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City Comptroller proposes eliminating elected position: her own

Voters may get the chance to decide the fate of Comptroller position this November.
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Last year, City Comptroller Donijo Robbins DeJonge asked for a pay cut for her elected position. She believed that the allotted $72,000 was far too much for what she felt was a part-time job and asked for the salary to be cut in half. Now Robbins DeJonge is hoping to gain support for a move to shake up the city and entirely put herself out of work.

"I want to do what's right for the city—let's professionalize this position, right now there are no credentials needed [to be Comptroller] and we need this modern day financial structure. It's a step in the right direction."

Right now, said Robbins DeJonge, the financial responsibilities are shared between the Comptroller's office, and the Chief Financial Officer who works within the City Manager's Office. Her proposal is to merge all of the accounting, budgeting and finance roles into one office that would be the new appointed, not elected, Comptroller. "I am proposing that requirements such as being a CPA and certain number of years of experience be added to this new position," she said. "I don't even qualify for what I am proposing."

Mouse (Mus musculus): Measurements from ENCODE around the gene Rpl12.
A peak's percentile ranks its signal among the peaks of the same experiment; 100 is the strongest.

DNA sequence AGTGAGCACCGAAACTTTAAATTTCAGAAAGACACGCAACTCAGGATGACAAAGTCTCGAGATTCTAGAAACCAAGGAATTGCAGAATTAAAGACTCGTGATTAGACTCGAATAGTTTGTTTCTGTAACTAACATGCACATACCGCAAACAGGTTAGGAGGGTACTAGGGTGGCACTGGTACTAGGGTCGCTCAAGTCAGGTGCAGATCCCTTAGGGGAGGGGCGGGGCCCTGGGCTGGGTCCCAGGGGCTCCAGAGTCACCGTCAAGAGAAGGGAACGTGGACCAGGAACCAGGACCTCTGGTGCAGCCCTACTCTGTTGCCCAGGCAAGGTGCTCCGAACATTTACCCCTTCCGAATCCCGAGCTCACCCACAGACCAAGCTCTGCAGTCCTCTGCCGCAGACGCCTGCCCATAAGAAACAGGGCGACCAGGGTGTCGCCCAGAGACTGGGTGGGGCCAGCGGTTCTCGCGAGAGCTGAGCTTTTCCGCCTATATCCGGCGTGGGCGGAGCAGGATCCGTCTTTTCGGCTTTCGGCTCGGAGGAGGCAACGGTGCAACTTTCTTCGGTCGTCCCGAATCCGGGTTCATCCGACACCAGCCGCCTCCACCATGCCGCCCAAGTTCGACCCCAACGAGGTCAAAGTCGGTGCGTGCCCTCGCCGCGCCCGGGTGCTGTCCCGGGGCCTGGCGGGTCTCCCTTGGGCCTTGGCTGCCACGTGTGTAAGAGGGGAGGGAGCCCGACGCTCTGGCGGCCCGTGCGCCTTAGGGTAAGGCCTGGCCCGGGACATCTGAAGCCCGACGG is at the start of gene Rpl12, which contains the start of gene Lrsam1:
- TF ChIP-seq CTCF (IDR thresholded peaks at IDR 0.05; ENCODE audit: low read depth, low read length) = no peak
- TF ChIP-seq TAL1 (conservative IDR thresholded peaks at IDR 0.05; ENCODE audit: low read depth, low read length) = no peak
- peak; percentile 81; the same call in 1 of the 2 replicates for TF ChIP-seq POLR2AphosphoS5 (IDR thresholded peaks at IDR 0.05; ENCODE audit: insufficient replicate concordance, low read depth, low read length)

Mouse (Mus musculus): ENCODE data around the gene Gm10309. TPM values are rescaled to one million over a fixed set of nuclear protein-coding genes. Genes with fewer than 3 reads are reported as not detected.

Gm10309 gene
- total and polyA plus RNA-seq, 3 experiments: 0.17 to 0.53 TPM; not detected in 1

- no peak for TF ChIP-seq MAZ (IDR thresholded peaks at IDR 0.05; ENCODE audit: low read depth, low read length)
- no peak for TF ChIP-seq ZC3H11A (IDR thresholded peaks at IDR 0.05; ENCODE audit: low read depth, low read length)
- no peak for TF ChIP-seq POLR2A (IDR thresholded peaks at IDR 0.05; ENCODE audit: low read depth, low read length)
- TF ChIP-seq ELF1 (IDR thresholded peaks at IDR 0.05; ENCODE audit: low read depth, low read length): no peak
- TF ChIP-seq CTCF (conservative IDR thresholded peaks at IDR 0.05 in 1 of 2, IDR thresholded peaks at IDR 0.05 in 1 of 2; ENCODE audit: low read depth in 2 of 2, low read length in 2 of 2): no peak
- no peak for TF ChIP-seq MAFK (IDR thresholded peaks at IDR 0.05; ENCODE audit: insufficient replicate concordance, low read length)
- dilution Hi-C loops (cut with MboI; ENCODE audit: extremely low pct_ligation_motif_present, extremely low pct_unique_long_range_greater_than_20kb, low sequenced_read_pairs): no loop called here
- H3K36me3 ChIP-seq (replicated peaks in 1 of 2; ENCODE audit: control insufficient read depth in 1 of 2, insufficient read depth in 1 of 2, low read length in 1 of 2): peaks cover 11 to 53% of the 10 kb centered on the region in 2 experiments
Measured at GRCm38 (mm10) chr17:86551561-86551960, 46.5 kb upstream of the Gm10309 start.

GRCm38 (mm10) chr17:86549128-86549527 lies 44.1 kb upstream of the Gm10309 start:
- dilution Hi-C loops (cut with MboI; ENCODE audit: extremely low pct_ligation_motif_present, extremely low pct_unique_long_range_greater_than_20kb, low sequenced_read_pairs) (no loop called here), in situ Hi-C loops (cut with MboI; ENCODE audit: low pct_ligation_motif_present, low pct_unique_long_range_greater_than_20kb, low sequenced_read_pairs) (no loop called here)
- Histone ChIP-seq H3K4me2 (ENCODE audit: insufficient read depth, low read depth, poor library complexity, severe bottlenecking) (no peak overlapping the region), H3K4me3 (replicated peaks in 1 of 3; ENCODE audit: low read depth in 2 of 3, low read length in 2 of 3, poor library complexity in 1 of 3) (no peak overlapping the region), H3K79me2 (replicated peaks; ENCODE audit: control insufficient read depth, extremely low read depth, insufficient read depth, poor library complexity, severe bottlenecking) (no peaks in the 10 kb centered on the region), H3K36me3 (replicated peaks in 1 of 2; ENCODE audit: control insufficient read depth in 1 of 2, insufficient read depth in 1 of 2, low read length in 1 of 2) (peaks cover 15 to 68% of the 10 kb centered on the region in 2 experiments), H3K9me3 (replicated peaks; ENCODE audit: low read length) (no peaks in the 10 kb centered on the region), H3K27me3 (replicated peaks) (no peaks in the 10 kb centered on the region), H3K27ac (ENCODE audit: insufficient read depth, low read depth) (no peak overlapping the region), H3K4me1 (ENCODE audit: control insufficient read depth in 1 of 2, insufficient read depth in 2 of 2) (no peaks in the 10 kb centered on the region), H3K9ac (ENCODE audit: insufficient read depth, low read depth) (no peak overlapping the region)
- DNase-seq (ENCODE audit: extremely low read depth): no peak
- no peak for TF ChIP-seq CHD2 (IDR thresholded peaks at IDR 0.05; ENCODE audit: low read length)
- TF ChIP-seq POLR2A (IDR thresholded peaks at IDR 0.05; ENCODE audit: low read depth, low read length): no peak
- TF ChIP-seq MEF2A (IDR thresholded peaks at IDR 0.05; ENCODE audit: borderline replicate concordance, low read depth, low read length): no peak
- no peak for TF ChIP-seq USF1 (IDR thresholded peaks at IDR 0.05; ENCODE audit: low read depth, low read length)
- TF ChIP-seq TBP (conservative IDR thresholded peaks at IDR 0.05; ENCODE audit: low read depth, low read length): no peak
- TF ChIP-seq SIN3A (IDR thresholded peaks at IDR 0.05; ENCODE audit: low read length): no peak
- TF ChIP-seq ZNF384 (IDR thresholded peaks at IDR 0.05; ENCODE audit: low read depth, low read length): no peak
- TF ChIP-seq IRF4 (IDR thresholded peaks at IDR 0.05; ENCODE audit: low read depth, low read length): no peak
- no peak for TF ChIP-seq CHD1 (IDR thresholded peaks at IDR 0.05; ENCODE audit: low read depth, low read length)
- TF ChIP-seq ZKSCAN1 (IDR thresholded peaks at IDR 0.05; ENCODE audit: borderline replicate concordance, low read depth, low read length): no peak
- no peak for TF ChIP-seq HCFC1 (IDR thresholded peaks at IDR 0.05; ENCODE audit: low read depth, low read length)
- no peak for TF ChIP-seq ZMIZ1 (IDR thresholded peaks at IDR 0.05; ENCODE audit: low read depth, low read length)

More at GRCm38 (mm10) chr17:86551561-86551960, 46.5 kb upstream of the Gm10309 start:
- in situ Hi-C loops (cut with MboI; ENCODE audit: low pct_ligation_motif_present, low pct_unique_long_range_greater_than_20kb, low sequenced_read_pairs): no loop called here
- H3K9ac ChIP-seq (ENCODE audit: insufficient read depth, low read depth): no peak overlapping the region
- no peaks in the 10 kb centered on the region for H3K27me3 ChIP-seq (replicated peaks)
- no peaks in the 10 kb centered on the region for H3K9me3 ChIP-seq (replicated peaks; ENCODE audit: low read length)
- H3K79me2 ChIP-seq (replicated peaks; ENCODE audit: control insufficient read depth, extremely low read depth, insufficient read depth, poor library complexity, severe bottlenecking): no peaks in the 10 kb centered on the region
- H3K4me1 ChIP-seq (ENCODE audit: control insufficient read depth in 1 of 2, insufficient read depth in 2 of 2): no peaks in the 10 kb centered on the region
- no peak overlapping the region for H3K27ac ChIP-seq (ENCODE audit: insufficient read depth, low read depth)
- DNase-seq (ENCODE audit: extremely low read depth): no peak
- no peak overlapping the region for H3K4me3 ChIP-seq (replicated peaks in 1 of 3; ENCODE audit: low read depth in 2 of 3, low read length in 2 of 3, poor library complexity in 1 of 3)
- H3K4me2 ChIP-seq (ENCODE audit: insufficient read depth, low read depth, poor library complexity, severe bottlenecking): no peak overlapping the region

Robbins DeJonge said they're still working on an old organizational chart. The Comptroller position dates back to 1916 when fraud was a serious issue and a watchdog was truly necessary she said. Times have changed and she believes it's time the city and charter change too.

"If we want to be that city of the 21st century, and we want to recruit people to come in [to] run the financial structure of the city, it's hard to get someone because they'll see they only have one part of the financial structure. They say, how come I don't have this part, this part and this part? A lot of people just aren't interested in applying."

The Comptroller is often billed as the "financial watchdog" for the city, there to oversee the taxpayer's money. But Robbins DeJonge said the position has evolved, and watchdog isn't the right description.

"It's not really a watchdog office, we watch over the checkbook. Whoever controls the checkbook in your household, that's what I'm doing."

The proposal was delivered to the City Commission members this morning, and will be discussed at the Committee of the Whole on Tuesday. It will take a 5-2 vote of the Commission to move forward. If that happens, it will go to the November ballot for a vote by the residents of the city.

Robbins DeJonge said she's floated the idea to the City Manager and others and feels that there's support for the idea. She hopes residents will see it her way as well.

"I would rather have a professional watching my money instead of a politician."

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